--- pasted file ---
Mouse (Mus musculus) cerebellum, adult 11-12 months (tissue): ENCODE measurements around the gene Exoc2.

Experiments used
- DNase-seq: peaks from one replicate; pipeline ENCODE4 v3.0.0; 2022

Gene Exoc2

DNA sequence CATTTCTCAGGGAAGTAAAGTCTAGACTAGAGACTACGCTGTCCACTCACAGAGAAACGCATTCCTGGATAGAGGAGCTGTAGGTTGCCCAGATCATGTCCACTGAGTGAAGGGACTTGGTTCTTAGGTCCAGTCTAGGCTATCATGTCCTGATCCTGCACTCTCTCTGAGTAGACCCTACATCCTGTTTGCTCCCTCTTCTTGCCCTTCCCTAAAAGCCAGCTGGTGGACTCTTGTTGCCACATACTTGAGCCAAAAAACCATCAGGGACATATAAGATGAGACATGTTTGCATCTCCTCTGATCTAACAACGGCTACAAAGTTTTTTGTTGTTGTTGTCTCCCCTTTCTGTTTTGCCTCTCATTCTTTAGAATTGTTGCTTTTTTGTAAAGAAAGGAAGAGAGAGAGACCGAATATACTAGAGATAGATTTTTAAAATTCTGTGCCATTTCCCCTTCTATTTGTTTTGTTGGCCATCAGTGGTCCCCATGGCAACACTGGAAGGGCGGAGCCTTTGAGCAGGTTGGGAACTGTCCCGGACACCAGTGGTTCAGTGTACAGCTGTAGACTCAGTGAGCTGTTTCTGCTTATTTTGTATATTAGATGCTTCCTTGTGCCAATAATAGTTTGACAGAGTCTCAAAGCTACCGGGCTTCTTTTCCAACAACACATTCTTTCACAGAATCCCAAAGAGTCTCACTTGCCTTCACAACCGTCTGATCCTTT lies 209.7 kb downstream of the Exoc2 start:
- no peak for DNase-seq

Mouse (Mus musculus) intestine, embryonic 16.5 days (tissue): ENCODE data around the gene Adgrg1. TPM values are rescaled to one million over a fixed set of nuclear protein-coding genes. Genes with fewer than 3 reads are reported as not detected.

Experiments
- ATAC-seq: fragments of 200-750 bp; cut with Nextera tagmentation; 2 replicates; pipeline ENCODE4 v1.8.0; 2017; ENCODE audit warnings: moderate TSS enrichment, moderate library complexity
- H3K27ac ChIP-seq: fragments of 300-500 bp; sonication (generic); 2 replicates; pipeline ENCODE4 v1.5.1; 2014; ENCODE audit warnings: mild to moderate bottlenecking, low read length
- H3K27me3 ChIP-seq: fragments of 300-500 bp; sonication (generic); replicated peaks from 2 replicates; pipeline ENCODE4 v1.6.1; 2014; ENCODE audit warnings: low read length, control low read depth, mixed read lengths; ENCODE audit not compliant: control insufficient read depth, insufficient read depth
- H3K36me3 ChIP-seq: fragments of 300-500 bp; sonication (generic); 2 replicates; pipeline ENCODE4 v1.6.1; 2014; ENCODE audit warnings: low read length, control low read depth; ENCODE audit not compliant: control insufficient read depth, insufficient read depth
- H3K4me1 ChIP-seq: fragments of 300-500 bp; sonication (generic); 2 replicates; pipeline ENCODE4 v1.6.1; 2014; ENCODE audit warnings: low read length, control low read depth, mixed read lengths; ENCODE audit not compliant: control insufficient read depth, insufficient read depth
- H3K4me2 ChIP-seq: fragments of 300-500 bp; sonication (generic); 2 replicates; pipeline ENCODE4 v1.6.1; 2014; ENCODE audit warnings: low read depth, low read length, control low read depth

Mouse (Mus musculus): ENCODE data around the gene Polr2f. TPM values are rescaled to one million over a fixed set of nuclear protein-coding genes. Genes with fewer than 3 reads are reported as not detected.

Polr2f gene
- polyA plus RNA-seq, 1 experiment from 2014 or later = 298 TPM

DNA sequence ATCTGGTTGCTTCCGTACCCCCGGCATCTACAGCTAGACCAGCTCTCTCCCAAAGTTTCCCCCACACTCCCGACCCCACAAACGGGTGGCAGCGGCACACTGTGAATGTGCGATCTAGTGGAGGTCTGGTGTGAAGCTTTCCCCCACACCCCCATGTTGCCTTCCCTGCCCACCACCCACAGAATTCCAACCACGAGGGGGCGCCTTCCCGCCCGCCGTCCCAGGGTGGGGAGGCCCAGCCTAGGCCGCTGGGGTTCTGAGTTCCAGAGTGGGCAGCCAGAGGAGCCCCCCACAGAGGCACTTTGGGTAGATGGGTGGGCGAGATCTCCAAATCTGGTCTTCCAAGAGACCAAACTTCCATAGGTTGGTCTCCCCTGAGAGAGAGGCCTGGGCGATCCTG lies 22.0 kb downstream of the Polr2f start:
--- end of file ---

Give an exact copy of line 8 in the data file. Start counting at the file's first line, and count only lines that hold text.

Experiments